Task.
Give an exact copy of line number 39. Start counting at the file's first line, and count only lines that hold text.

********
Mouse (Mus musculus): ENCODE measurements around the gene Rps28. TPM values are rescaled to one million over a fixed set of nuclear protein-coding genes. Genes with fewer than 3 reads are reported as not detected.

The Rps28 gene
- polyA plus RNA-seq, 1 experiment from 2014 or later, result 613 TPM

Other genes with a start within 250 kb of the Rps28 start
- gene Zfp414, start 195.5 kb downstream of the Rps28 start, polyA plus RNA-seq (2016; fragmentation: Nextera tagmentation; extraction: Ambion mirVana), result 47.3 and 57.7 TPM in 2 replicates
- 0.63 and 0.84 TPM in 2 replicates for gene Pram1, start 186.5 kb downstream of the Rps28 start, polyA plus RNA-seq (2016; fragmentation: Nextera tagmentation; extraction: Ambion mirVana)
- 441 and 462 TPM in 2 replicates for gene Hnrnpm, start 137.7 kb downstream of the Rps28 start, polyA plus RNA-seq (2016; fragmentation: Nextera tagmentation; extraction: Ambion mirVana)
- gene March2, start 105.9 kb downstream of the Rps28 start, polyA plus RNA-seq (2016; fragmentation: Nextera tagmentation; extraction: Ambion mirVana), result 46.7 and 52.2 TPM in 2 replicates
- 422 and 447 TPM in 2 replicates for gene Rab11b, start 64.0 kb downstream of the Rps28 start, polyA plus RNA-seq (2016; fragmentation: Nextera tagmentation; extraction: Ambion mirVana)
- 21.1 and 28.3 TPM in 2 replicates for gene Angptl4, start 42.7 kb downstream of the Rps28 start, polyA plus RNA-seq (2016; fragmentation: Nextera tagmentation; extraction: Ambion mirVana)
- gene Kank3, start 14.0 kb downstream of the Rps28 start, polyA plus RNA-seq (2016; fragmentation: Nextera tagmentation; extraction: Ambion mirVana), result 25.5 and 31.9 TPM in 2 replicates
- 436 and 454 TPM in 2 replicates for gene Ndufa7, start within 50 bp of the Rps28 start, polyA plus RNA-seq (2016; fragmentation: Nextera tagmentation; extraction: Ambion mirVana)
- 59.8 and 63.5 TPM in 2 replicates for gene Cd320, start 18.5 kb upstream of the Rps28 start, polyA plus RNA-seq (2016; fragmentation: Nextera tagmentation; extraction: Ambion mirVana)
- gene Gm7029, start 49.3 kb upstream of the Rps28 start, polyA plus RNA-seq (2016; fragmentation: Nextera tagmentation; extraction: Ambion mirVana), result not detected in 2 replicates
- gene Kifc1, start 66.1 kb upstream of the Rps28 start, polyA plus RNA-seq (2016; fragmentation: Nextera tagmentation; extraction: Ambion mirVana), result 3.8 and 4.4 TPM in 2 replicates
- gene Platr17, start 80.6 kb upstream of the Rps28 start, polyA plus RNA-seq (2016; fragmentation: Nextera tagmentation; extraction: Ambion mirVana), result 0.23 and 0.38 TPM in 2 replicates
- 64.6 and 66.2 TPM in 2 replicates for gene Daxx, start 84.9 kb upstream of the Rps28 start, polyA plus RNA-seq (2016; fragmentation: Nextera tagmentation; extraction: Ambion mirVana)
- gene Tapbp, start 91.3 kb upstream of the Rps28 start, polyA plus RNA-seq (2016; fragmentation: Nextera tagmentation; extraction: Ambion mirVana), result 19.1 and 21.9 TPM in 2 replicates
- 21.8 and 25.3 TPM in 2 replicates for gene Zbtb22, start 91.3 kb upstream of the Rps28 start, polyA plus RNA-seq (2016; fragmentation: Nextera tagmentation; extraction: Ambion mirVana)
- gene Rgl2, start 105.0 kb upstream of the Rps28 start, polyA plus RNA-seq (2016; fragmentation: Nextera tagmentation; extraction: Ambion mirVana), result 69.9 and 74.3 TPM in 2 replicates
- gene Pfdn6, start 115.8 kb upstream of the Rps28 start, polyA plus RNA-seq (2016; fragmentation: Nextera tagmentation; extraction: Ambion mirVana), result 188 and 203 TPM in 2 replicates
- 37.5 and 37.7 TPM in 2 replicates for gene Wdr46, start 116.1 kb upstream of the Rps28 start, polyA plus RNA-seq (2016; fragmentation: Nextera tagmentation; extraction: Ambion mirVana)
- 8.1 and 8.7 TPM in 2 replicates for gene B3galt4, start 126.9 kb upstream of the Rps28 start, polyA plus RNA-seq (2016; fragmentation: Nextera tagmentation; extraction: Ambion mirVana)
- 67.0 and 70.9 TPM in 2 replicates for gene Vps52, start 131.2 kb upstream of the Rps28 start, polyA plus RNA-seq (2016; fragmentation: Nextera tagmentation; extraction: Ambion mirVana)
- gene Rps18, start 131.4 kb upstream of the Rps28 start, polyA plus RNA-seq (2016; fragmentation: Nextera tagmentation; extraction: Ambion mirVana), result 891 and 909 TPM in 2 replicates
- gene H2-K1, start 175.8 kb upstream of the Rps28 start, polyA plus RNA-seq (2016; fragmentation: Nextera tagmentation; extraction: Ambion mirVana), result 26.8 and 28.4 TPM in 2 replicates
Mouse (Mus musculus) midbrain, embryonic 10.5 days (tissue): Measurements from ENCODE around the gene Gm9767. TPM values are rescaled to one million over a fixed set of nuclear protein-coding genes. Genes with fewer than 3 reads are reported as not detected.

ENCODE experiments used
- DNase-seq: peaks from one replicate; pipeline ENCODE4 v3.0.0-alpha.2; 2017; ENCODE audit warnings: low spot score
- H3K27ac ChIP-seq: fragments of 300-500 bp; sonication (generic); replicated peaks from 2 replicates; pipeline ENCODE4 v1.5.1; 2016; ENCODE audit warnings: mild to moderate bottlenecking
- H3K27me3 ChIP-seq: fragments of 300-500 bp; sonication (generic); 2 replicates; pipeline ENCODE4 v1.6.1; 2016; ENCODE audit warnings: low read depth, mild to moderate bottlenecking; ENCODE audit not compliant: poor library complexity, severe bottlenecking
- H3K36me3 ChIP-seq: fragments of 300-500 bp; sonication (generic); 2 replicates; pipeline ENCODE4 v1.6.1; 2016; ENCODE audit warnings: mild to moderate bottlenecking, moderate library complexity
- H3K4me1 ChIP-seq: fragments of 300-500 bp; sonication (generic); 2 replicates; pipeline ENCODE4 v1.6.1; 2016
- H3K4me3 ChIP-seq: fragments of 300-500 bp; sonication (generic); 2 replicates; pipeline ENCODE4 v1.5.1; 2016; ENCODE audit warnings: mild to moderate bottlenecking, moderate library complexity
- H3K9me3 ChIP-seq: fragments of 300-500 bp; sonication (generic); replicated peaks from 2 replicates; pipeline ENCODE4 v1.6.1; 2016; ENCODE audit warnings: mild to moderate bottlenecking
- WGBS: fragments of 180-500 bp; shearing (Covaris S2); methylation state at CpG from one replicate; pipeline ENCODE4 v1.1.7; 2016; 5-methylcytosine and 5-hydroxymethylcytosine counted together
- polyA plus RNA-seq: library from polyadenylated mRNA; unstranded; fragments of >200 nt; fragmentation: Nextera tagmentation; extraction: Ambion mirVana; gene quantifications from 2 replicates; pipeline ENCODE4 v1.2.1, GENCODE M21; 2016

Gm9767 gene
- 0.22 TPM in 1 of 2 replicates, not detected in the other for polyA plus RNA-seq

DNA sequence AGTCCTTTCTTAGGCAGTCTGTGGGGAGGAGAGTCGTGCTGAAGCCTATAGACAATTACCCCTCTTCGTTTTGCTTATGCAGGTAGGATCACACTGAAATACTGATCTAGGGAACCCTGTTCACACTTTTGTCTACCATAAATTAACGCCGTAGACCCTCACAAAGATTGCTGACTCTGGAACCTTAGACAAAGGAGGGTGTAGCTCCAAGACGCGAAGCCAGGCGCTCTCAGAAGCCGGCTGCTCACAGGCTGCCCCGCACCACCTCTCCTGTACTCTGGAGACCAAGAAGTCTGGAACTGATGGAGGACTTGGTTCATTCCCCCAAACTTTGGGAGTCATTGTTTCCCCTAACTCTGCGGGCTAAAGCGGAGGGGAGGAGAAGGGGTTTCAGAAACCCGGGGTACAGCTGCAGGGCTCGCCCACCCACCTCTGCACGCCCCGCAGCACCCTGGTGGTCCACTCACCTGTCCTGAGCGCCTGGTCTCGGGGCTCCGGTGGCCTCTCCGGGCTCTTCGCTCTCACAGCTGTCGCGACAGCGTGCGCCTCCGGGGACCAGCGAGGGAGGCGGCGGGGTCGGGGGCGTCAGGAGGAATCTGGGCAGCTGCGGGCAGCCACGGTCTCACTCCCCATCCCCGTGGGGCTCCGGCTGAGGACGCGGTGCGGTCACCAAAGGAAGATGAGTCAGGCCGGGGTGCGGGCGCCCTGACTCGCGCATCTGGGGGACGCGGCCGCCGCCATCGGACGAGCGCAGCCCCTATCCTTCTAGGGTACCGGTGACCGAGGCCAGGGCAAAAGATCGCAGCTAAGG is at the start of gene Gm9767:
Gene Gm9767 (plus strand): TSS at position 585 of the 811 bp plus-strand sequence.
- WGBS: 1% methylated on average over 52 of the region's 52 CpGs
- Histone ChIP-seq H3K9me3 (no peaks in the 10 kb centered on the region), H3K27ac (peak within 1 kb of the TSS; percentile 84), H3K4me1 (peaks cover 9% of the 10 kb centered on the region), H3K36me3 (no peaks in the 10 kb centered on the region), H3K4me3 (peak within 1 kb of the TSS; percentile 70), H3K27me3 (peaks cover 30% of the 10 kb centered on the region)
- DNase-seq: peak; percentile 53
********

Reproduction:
- 0.22 TPM in 1 of 2 replicates, not detected in the other for polyA plus RNA-seq